IN HB1277 | 2019 | Regular Session

Status

Spectrum: Partisan Bill (Republican 1-0)
Status: Introduced on January 10 2019 - 25% progression
Action: 2019-01-10 - First reading: referred to Committee on Family, Children and Human Affairs
Pending: House Family, Children and Human Affairs Committee
Text: Latest bill text (Introduced) [PDF]

Summary

Family and juvenile law matters. Establishes a rebuttable presumption in child custody proceedings that an award of joint physical custody is in the best interest of the child. Provides that if the department of child services (DCS) or a prosecuting attorney receives two reports, made independently by separate health care providers, each of which states that the health care provider has reason to believe, based on the health care provider's medical examination of the child, that the child is a victim of child abuse or neglect, DCS or the prosecuting attorney shall: (1) request that the juvenile court authorize the filing of a petition alleging that the child is a child in need of services; and (2) request that the child be taken into custody. Provides that if the juvenile court authorizes the filing of the petition, the juvenile court shall grant the request that the child be taken into custody if the juvenile court finds that DCS or the prosecuting attorney was required to request the petition due to DCS's or the prosecuting attorney's receipt of the health care providers' reports. Provides that a court may not enter a dispositional decree that removes a child in need of services from the child's home and authorizes DCS to place the child in a facility or in another home, or that makes the child a ward of DCS, unless the court finds by a preponderance of the evidence that the child is a child in need of services as the result of: (1) the refusal or neglect of the child's parent, guardian, or custodian to supply the child with necessary food, clothing, shelter, medical care, education, or supervision despite the parent, guardian, or custodian having the financial means to do so; or (2) the inability of the child's parent, guardian, or custodian to supply the child with necessary food, clothing, shelter, medical care, education, or supervision due to the parent, guardian, or custodian lacking the financial means to do so, but refusing or neglecting to make reasonable efforts to obtain the financial means to do so.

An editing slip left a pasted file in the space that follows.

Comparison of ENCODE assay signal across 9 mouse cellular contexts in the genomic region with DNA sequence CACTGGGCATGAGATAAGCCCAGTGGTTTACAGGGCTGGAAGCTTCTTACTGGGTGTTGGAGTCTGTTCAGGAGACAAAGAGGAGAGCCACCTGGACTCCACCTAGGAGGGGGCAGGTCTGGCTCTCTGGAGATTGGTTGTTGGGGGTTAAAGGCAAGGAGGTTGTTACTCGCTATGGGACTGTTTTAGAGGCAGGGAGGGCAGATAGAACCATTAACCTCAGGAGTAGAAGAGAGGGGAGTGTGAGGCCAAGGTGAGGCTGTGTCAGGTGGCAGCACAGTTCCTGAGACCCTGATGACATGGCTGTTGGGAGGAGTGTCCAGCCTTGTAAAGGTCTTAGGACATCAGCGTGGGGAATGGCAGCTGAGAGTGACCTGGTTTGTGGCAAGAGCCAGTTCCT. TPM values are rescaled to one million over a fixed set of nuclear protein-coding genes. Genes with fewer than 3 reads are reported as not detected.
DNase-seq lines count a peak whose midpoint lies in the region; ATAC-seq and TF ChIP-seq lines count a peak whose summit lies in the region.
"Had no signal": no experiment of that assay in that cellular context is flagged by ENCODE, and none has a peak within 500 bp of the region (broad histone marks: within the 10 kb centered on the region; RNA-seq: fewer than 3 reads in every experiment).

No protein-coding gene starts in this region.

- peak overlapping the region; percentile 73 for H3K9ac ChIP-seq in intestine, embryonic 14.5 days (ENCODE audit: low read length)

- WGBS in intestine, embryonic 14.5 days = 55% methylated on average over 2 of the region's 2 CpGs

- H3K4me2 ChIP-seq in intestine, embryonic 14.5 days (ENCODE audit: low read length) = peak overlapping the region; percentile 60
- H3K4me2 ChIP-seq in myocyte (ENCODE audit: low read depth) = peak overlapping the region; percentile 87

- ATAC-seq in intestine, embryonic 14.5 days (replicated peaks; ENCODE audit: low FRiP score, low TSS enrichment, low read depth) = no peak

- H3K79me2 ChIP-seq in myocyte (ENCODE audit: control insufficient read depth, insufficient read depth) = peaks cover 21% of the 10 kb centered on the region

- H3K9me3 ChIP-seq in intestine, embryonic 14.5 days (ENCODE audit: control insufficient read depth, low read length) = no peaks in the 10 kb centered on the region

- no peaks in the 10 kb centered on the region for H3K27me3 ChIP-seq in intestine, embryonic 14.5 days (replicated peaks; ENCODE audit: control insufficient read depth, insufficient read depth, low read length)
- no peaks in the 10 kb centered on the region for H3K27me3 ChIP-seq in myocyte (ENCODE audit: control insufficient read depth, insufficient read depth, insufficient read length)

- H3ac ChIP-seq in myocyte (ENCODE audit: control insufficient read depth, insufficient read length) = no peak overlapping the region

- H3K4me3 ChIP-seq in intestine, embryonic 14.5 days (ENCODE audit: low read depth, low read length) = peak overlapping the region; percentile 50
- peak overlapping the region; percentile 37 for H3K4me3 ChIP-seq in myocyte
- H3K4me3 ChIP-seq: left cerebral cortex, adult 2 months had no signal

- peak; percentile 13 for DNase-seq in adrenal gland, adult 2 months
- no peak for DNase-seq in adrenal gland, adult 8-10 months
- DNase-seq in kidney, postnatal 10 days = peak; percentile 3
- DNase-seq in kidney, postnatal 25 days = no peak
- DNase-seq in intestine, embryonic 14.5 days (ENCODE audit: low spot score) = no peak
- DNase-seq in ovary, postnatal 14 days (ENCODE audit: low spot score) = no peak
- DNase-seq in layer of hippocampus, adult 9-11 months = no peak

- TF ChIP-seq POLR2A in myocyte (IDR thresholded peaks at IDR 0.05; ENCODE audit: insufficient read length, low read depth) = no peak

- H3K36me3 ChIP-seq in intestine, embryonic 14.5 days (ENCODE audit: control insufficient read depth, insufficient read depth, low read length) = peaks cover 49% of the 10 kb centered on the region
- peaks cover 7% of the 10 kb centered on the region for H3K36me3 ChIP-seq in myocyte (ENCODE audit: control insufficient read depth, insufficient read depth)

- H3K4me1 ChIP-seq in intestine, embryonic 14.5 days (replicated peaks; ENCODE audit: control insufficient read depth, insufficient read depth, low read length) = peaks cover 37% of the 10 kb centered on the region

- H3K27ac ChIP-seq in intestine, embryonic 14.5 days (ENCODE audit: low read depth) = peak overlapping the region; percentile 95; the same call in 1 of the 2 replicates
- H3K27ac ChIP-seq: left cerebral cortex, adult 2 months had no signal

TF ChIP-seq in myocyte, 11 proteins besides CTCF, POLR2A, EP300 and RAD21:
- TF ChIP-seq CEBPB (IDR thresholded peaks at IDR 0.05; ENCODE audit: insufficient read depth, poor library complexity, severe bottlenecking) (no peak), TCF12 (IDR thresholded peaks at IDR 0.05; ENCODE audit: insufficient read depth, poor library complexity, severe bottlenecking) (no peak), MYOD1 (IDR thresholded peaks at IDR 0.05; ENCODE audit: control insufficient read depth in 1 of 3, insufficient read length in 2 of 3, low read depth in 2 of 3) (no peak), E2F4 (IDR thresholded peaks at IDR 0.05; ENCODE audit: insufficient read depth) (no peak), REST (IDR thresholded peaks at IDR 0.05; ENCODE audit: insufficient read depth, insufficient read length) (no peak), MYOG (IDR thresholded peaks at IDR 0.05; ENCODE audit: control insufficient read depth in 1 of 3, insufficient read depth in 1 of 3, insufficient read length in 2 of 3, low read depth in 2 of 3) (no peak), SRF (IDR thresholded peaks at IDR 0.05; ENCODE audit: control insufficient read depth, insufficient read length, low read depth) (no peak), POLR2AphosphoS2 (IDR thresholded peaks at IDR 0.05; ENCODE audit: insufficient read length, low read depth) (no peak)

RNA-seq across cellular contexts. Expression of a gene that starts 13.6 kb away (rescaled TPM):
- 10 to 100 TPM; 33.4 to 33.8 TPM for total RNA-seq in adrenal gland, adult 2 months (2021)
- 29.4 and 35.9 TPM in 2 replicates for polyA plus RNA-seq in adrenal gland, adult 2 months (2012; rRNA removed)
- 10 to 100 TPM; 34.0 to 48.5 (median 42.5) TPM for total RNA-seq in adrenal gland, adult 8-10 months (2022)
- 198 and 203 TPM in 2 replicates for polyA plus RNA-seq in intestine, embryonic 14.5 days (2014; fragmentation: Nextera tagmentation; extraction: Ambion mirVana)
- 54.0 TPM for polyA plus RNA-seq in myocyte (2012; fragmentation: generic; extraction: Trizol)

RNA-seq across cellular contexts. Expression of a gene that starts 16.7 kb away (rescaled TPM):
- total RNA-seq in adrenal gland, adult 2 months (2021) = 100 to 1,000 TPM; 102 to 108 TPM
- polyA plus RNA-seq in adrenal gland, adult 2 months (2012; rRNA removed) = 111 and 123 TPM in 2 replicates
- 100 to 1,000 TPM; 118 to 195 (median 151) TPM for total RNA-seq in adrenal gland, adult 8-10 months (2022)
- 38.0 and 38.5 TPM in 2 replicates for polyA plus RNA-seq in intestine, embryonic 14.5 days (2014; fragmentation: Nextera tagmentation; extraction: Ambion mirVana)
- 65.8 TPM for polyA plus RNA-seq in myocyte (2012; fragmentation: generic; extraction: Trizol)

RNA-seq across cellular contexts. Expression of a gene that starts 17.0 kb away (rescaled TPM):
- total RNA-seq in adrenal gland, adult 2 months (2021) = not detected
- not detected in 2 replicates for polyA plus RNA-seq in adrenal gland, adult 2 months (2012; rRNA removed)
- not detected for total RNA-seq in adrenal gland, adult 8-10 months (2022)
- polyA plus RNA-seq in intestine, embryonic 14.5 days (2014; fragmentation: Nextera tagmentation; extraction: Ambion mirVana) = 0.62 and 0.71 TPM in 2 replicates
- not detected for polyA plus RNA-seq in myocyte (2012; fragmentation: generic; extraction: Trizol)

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Title

Family and juvenile law matters. Establishes a rebuttable presumption in child custody proceedings that an award of joint physical custody is in the best interest of the child. Provides that if the department of child services (DCS) or a prosecuting attorney receives two reports, made independently by separate health care providers, each of which states that the health care provider has reason to believe, based on the health care provider's medical examination of the child, that the child is a victim of child abuse or neglect, DCS or the prosecuting attorney shall: (1) request that the juvenile court authorize the filing of a petition alleging that the child is a child in need of services; and (2) request that the child be taken into custody. Provides that if the juvenile court authorizes the filing of the petition, the juvenile court shall grant the request that the child be taken into custody if the juvenile court finds that DCS or the prosecuting attorney was required to request the petition due to DCS's or the prosecuting attorney's receipt of the health care providers' reports. Provides that a court may not enter a dispositional decree that removes a child in need of services from the child's home and authorizes DCS to place the child in a facility or in another home, or that makes the child a ward of DCS, unless the court finds by a preponderance of the evidence that the child is a child in need of services as the result of: (1) the refusal or neglect of the child's parent, guardian, or custodian to supply the child with necessary food, clothing, shelter, medical care, education, or supervision despite the parent, guardian, or custodian having the financial means to do so; or (2) the inability of the child's parent, guardian, or custodian to supply the child with necessary food, clothing, shelter, medical care, education, or supervision due to the parent, guardian, or custodian lacking the financial means to do so, but refusing or neglecting to make reasonable efforts to obtain the financial means to do so.

Sponsors


History

DateChamberAction
2019-01-10HouseFirst reading: referred to Committee on Family, Children and Human Affairs
2019-01-10HouseAuthored by Representative Thompson

Indiana State Sources


Bill Comments

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